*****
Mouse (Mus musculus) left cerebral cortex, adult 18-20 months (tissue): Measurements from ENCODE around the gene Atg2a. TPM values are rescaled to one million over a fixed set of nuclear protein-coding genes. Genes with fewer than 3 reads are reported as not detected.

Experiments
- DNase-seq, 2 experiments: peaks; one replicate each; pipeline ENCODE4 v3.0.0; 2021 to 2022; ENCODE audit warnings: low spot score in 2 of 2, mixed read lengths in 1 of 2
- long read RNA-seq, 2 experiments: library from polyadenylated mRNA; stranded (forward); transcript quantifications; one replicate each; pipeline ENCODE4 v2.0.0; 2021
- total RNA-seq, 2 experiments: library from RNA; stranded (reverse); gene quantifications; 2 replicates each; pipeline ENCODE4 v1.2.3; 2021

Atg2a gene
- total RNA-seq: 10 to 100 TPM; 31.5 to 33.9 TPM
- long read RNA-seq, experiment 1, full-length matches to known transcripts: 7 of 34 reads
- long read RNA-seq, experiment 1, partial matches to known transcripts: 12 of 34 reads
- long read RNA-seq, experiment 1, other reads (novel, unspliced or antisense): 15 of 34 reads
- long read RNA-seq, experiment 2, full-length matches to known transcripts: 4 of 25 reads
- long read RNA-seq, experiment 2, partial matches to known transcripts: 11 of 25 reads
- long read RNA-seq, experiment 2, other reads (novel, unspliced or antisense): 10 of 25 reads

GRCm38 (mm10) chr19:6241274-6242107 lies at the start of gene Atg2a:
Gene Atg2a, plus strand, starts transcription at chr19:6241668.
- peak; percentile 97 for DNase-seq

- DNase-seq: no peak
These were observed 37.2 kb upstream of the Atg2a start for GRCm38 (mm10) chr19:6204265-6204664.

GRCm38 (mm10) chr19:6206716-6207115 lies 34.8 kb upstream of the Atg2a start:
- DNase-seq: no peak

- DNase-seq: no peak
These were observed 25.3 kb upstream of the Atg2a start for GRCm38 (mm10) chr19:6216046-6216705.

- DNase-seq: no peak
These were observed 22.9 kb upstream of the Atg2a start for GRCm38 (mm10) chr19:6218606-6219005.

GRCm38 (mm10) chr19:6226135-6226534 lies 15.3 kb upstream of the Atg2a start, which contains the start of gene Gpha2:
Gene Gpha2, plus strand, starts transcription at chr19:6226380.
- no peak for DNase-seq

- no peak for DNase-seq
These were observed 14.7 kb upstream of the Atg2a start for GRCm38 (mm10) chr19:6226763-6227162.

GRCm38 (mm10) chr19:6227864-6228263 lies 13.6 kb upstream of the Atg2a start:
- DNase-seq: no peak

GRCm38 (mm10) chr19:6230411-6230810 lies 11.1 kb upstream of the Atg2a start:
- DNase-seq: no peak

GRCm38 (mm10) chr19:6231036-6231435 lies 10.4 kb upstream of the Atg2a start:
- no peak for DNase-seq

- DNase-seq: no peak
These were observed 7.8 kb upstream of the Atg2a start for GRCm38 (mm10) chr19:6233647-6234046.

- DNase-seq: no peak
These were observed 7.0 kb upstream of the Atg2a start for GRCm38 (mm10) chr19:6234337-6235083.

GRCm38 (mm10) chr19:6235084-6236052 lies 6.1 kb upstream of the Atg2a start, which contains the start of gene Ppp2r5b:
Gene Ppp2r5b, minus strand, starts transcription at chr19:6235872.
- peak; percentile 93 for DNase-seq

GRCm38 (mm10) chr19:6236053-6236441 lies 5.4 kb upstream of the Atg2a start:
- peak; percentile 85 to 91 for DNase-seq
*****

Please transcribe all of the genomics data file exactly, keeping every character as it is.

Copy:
Mouse (Mus musculus) left cerebral cortex, adult 18-20 months (tissue): Measurements from ENCODE around the gene Atg2a. TPM values are rescaled to one million over a fixed set of nuclear protein-coding genes. Genes with fewer than 3 reads are reported as not detected.

Experiments
- DNase-seq, 2 experiments: peaks; one replicate each; pipeline ENCODE4 v3.0.0; 2021 to 2022; ENCODE audit warnings: low spot score in 2 of 2, mixed read lengths in 1 of 2
- long read RNA-seq, 2 experiments: library from polyadenylated mRNA; stranded (forward); transcript quantifications; one replicate each; pipeline ENCODE4 v2.0.0; 2021
- total RNA-seq, 2 experiments: library from RNA; stranded (reverse); gene quantifications; 2 replicates each; pipeline ENCODE4 v1.2.3; 2021

Atg2a gene
- total RNA-seq: 10 to 100 TPM; 31.5 to 33.9 TPM
- long read RNA-seq, experiment 1, full-length matches to known transcripts: 7 of 34 reads
- long read RNA-seq, experiment 1, partial matches to known transcripts: 12 of 34 reads
- long read RNA-seq, experiment 1, other reads (novel, unspliced or antisense): 15 of 34 reads
- long read RNA-seq, experiment 2, full-length matches to known transcripts: 4 of 25 reads
- long read RNA-seq, experiment 2, partial matches to known transcripts: 11 of 25 reads
- long read RNA-seq, experiment 2, other reads (novel, unspliced or antisense): 10 of 25 reads

GRCm38 (mm10) chr19:6241274-6242107 lies at the start of gene Atg2a:
Gene Atg2a, plus strand, starts transcription at chr19:6241668.
- peak; percentile 97 for DNase-seq

- DNase-seq: no peak
These were observed 37.2 kb upstream of the Atg2a start for GRCm38 (mm10) chr19:6204265-6204664.

GRCm38 (mm10) chr19:6206716-6207115 lies 34.8 kb upstream of the Atg2a start:
- DNase-seq: no peak

- DNase-seq: no peak
These were observed 25.3 kb upstream of the Atg2a start for GRCm38 (mm10) chr19:6216046-6216705.

- DNase-seq: no peak
These were observed 22.9 kb upstream of the Atg2a start for GRCm38 (mm10) chr19:6218606-6219005.

GRCm38 (mm10) chr19:6226135-6226534 lies 15.3 kb upstream of the Atg2a start, which contains the start of gene Gpha2:
Gene Gpha2, plus strand, starts transcription at chr19:6226380.
- no peak for DNase-seq

- no peak for DNase-seq
These were observed 14.7 kb upstream of the Atg2a start for GRCm38 (mm10) chr19:6226763-6227162.

GRCm38 (mm10) chr19:6227864-6228263 lies 13.6 kb upstream of the Atg2a start:
- DNase-seq: no peak

GRCm38 (mm10) chr19:6230411-6230810 lies 11.1 kb upstream of the Atg2a start:
- DNase-seq: no peak

GRCm38 (mm10) chr19:6231036-6231435 lies 10.4 kb upstream of the Atg2a start:
- no peak for DNase-seq

- DNase-seq: no peak
These were observed 7.8 kb upstream of the Atg2a start for GRCm38 (mm10) chr19:6233647-6234046.

- DNase-seq: no peak
These were observed 7.0 kb upstream of the Atg2a start for GRCm38 (mm10) chr19:6234337-6235083.

GRCm38 (mm10) chr19:6235084-6236052 lies 6.1 kb upstream of the Atg2a start, which contains the start of gene Ppp2r5b:
Gene Ppp2r5b, minus strand, starts transcription at chr19:6235872.
- peak; percentile 93 for DNase-seq

GRCm38 (mm10) chr19:6236053-6236441 lies 5.4 kb upstream of the Atg2a start:
- peak; percentile 85 to 91 for DNase-seq